Nicholas Kristof writes a more balanced assessment of Murray's book in The New York Times. Kristof thinks it's right of Murray to highlight particular problems which affect low-skilled white workers in rural areas, and as he's a country boy too - but from the Pacific Northeast - he's cognizant of the biggest sorts of problems which affect people with whom he grew up, and he knows that the same sort of problems beset this same demographic throughout rural sections of the United States.
One scourge has been drug abuse. In rural America, it’s not heroin but methamphetamine; it has shattered lives in Yamhill and left many with criminal records that make it harder to find good jobs. With parents in jail, kids are raised on the fly.
Then there’s the eclipse of traditional family patterns. Among white American women with only a high school education, 44 percent of births are out of wedlock, up from 6 percent in 1970, according to Murray.
Liberals sometimes feel that it is narrow-minded to favor traditional marriage. Over time, my reporting on poverty has led me to disagree: Solid marriages have a huge beneficial impact on the lives of the poor (more so than in the lives of the middle class, who have more cushion when things go wrong).
One study of low-income delinquent young men in Boston found that one of the factors that had the greatest impact in turning them away from crime was marrying women they cared about. As Steven Pinker notes in his recent book, “The Better Angels of Our Nature”: “The idea that young men are civilized by women and marriage may seem as corny as Kansas in August, but it has become a commonplace of modern criminology.”
Jobs are also critical as a pathway out of poverty, and Murray is correct in noting that it is troubling that growing numbers of working-class men drop out of the labor force. The proportion of men of prime working age with only a high school education who say they are “out of the labor force” has quadrupled since 1968, to 12 percent.
In 1965, Daniel Patrick Moynihan released a famous report warning of a crisis in African-American family structures, and many liberals at the time accused him of something close to racism. In retrospect, Moynihan was right to sound the alarms.
Today, I fear we’re facing a crisis in which a chunk of working-class America risks being calcified into an underclass, marked by drugs, despair, family decline, high incarceration rates and a diminishing role of jobs and education as escalators of upward mobility. We need a national conversation about these dimensions of poverty, and maybe Murray can help trigger it. I fear that liberals are too quick to think of inequality as basically about taxes. Yes, our tax system is a disgrace, but poverty is so much deeper and more complex than that.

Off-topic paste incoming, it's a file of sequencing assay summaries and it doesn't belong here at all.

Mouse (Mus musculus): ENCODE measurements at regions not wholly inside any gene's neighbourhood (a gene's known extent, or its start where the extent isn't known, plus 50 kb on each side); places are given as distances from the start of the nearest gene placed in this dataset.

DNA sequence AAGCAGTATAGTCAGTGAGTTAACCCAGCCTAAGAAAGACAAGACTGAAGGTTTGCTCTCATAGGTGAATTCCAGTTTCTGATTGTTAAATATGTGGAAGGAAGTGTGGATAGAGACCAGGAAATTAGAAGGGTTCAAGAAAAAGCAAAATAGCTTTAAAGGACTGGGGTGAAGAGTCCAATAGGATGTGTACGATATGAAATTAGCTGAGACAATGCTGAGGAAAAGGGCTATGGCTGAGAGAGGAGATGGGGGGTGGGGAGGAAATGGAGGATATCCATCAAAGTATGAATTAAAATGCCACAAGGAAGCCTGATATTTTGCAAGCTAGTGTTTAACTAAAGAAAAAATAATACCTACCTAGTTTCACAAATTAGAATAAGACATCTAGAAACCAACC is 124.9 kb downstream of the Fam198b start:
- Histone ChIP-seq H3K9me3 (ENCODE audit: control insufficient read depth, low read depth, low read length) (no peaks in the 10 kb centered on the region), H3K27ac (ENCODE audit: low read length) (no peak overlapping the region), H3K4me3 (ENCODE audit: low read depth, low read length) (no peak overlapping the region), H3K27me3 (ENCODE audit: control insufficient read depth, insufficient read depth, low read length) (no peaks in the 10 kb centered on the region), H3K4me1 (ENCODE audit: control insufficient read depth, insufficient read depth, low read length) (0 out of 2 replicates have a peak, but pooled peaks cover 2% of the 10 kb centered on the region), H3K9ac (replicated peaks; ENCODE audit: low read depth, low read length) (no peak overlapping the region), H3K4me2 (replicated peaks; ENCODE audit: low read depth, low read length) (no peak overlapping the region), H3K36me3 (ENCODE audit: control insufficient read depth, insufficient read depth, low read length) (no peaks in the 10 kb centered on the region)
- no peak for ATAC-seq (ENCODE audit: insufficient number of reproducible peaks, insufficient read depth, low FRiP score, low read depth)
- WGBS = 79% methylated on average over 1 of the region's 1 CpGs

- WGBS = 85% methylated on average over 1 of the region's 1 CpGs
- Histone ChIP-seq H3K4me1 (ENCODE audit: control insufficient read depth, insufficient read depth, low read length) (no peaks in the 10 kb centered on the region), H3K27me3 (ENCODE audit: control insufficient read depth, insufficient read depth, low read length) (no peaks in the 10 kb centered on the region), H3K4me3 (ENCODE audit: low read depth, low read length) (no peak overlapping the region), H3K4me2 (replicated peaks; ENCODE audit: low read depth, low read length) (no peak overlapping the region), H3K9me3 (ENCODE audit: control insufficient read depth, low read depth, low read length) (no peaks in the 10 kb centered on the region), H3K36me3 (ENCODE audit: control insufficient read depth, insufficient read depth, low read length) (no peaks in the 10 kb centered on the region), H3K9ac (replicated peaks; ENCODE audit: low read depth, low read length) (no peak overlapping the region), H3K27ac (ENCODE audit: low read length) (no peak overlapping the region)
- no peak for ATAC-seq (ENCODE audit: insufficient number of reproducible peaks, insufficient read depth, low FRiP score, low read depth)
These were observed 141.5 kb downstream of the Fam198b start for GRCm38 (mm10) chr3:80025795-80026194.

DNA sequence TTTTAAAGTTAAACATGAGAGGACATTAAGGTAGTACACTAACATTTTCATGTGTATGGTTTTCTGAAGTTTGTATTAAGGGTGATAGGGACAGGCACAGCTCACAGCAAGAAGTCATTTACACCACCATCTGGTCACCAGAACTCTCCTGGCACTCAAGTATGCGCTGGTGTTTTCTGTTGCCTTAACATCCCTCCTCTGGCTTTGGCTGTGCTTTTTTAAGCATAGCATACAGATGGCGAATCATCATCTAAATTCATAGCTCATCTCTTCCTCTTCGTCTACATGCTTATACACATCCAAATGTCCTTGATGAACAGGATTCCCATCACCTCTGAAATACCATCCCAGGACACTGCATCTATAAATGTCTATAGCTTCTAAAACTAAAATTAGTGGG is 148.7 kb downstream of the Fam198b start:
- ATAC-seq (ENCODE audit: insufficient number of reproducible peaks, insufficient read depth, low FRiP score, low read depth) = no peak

Where Murray is profoundly wrong, I think, is to blame liberal social policies for the pathologies he examines. Yes, I’ve seen disability programs encourage some people to drop out of the labor force. But there were far greater forces at work, such as the decline in good union jobs.
Eighty percent of the people in my high school cohort dropped out or didn’t pursue college because it used to be possible to earn a solid living at the steel mill, the glove factory or sawmill. That’s what their parents had done. But the glove factory closed, working-class jobs collapsed and unskilled laborers found themselves competing with immigrants.
There aren’t ideal solutions, but some evidence suggests that we need more social policy, not less. Early childhood education can support kids being raised by struggling single parents. Treating drug offenders is far cheaper than incarcerating them.
Meth labs came to my neck of the woods some years ago. Meth, as Joe Bageant points out is the redneck's heroin. But instead of confronting the problems these people face, when good-paying jobs in the form of stable industry and financial aid for further education is cut, many on the Progressive Left either ignore these people or make them the butt of late-night comedians' jokes. (Yes, I'm talking about you, Bill Maher.)
The pejorative image of the Deliveranceland stereotypical redneck with the pick-up, complete with gun rack and Confederate flag, is a thing to be studiously avoided by many amongst the highest echelon of the Democratic Party, and those who seek to speak to and with these people, like Howard Dean in 2004, are considered to be embarking on a hopeless quest. Some Democratic strategists even favour giving up the South entirely.
It might do for the elites of the Democratic party to remember that, with the exception of Roosevelt and Kennedy, every Democratic President of the 20th Century was a Southerner, and all came from this scrappy, poor white working class bunch of Scots-Irish rejects, sons of these hell-raisers who scrubbed themselves up and pulled themselves up by their rural bootstraps to gain elected entrance to 1600 Pennsylvania Avenue. When push comes to shove, Democrats elect the sons of the rural poor to the highest office in the land - and that goes for the current occupant, whose Kansan roots started out amongst the Scots-Irish settlers in the Shenandoah and Ohio Valleys, who moved West. It's obvious, too, from his tenacious grit and his quiet determination that he's inherited some of that selfsame born fighting spirit too.
If the Democratic Party believes otherwise, Barack Obama certainly asserts that we are not a nation of Red states and Blue states, but we are the United States, and he speaks for and works for the working class, both black, white and Latino, in urban and rural areas.
As Johnny Cash so forcefully says, "We're all equal under the grass, but somewhere there's a heaven for country trash" - the same country trash who were once part and parcel of the Democratic Party.